Army Chief of Staff: No immediate directives have been given to implement transgender policy

gettyimages 823569920 Army Chief of Staff: No immediate directives have been given to implement transgender policy

General Mark Milley, Chief of Staff of the U.S. Army, speaks at the National Press Club, July 27, 2017 in Washington, DC. (Drew Angerer/Getty Images)

By Amanda Macias

WASHINGTON — In the aftermath of President Donald Trump’s trio of tweets announcing a ban on transgender individuals from joining the military, U.S. Army Chief of Staff Gen. Mark Milley took questions at a scheduled event on Thursday at the National Press Club in Washington, DC.

“I’m really here to talk about the New England Patriots … recent other news, probably not a good topic right now,” Milley began. “I’m kidding,” he laughed.

He went on to explain that he has yet to “receive implementation guidance, implementation directives from the Department of Defense.”

“We will work through the implementation guidance when we get it and then we will move from there and to my knowledge, the Department of Defense hasn’t received written directives yet,” Milley said.

Prior to Milley’s remarks, Gen. Joseph Dunford, chairman of the Joint Chiefs of Staff, wrote in a message to military officials, “There will be no modifications to the current policy until the President’s direction has been received by the Secretary of Defense and the Secretary has issued implementation guidance.”

Meanwhile, Chief Pentagon spokeswoman Dana W. White issued the following statement:

The Department of Defense is awaiting formal guidance from the White House as a follow-up to the Commander-in-Chief’s announcement on military service by transgender personnel.

We will provide detailed guidance to the Department in the near future for how this policy change will be implemented.

The Department will continue to focus on our mission of defending our nation and ongoing operations against our foes while ensuring all service members are treated with respect.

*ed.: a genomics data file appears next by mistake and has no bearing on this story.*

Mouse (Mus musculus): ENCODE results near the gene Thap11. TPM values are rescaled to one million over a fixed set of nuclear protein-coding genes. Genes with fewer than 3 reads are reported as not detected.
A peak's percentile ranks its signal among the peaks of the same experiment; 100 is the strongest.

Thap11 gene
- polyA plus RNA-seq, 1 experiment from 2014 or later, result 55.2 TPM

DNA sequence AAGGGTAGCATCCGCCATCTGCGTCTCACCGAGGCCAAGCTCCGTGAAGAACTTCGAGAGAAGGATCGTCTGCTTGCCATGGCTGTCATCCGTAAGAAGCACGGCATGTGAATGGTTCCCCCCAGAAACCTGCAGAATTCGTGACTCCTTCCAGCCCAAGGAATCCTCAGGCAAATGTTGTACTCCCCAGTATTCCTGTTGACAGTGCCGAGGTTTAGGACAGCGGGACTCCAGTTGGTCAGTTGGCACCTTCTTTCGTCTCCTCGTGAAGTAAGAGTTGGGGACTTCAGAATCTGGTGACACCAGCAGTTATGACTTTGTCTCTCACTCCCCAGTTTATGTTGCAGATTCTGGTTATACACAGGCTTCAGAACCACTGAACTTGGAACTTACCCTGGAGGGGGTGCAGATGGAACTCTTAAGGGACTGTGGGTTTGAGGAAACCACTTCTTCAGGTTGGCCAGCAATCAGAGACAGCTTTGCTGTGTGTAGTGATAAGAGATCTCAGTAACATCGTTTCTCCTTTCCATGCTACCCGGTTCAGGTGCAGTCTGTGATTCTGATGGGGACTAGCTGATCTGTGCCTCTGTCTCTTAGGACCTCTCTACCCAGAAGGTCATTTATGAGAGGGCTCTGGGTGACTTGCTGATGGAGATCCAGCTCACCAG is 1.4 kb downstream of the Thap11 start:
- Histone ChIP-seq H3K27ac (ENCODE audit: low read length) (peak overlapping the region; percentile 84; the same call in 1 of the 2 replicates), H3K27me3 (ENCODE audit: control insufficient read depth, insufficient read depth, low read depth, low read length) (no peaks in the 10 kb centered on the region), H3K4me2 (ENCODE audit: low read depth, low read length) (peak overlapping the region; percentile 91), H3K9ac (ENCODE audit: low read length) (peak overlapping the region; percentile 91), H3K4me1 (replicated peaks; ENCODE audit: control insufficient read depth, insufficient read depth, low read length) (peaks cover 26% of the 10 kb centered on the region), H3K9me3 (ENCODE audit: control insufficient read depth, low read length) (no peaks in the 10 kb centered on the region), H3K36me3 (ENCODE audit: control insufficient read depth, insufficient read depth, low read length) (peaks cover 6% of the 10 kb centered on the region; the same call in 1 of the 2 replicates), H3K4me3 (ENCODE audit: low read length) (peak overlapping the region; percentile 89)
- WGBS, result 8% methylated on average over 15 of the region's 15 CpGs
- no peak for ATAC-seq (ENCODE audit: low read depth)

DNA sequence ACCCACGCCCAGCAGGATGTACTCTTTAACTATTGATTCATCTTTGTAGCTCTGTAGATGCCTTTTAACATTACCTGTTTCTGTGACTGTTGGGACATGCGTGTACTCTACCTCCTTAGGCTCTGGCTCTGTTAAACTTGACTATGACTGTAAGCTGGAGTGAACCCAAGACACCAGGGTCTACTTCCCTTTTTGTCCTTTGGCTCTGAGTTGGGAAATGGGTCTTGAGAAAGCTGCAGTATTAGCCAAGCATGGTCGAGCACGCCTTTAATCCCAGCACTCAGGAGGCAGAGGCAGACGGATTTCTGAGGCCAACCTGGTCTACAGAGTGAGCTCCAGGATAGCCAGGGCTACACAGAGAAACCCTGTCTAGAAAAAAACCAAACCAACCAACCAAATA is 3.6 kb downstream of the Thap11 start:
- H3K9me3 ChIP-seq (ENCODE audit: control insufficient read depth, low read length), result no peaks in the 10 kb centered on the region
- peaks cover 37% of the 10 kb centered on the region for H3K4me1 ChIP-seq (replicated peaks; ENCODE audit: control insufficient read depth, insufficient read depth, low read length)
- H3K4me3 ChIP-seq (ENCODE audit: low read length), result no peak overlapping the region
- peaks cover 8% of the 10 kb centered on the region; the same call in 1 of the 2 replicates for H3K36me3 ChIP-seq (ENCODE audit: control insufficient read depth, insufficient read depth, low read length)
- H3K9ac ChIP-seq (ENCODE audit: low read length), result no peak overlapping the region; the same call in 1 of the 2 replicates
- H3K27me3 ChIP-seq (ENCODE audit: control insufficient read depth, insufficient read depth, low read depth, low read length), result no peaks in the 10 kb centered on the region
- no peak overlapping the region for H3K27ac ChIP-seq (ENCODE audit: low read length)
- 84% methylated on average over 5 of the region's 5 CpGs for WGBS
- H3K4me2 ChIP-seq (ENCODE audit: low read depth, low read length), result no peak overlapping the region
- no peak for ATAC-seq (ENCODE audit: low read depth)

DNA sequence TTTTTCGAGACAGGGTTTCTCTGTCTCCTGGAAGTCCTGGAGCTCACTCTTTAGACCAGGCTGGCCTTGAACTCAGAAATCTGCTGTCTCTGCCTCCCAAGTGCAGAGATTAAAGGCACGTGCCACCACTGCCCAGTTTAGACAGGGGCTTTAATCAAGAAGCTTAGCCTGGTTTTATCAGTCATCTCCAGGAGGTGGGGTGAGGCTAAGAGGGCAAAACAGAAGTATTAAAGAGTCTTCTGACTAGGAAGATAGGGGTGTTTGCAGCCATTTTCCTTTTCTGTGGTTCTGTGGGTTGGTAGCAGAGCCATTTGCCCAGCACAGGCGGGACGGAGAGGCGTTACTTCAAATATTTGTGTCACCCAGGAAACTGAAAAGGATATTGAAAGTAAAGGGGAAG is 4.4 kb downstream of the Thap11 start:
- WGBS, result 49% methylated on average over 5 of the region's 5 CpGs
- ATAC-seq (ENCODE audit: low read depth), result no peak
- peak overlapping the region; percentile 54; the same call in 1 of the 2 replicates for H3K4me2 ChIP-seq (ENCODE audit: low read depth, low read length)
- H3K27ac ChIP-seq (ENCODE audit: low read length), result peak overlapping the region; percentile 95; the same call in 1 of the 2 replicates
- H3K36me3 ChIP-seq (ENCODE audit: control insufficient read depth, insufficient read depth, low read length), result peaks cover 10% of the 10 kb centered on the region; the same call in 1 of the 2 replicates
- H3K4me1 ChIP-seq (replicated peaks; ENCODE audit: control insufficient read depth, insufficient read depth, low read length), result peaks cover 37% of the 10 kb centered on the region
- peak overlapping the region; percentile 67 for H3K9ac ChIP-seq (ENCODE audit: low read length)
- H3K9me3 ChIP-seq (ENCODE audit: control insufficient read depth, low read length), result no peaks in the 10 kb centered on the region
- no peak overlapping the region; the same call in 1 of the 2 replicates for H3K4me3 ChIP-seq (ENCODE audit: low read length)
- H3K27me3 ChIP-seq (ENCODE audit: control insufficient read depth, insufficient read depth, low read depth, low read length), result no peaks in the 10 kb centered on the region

“It should be no surprise to anyone that the entire forces and the entire chain of command always has, will today, will tomorrow, and always should treat every single soldier, sailor, airmen, Marine, and Coast Guard with dignity and respect for their service and the cloth of our nation, bar none.”

Following his opening remarks, Milley continued to field a few more questions regarding the transgender ban.

Below is a transcript of his responses to the questions:

Q: “Has the Army faced problems with transgender people serving in its ranks?

A: “I mean, look, I will be candid there is a variety of issues. This is a complex issue and there is a variety of challenges out there that we have to deal with and when we’ve been working through it, but this is not clear cut either way. So, the short answer to your question is, yes, yeah, we’ve had to deal with problems, we don’t get it in the media, we deal with it professionally, quietly, with dignity, and respect for the individual and institution.”

Q: “Did you have advanced knowledge that the president would be issuing the ban via Twitter yesterday?”

A: “I personally did not, but nor would I have expected to. I notice that’s been in the media out there. Like I said up front, it’s a chain of command thing and I render my advice through the chain of command which in my case would be General Dunford and Secretary Mattis, and they would render it back to me. So no, personally, no, the president didn’t say, ‘Hey Mark, I’m doing this.’ He didn’t do that, but nor would I expect him to do it and nor is there any requirement to do that.”

Q: “How did you learn about the president’s decision? When he sent out the tweets yesterday?”

A: “Same way everyone else did. I saw it on the news. But again, we’re trying to make this out, or some people are trying to make this out as if that is particularly unique. If I could count on, if I had a nickel for every time I read decisions in the news over the last 10, 15, 20 years, I’d probably be a pretty wealthy guy right now.”

“So, it’s not particularly unusual to read about things in the media. That’s why in my office I have like six screens and I have the scrolls going every which way and I’m always looking for the breaking news thing … So, you know, the people can say what they want about the media but the one thing you are is fast … accurate sometimes, but fast, fast all the time [laughs].”

The White House said on Wednesday during a news conference that President Trump had “extensive discussions with his national security team” and that Defense Secretary Mattis was aware of the impending decision.

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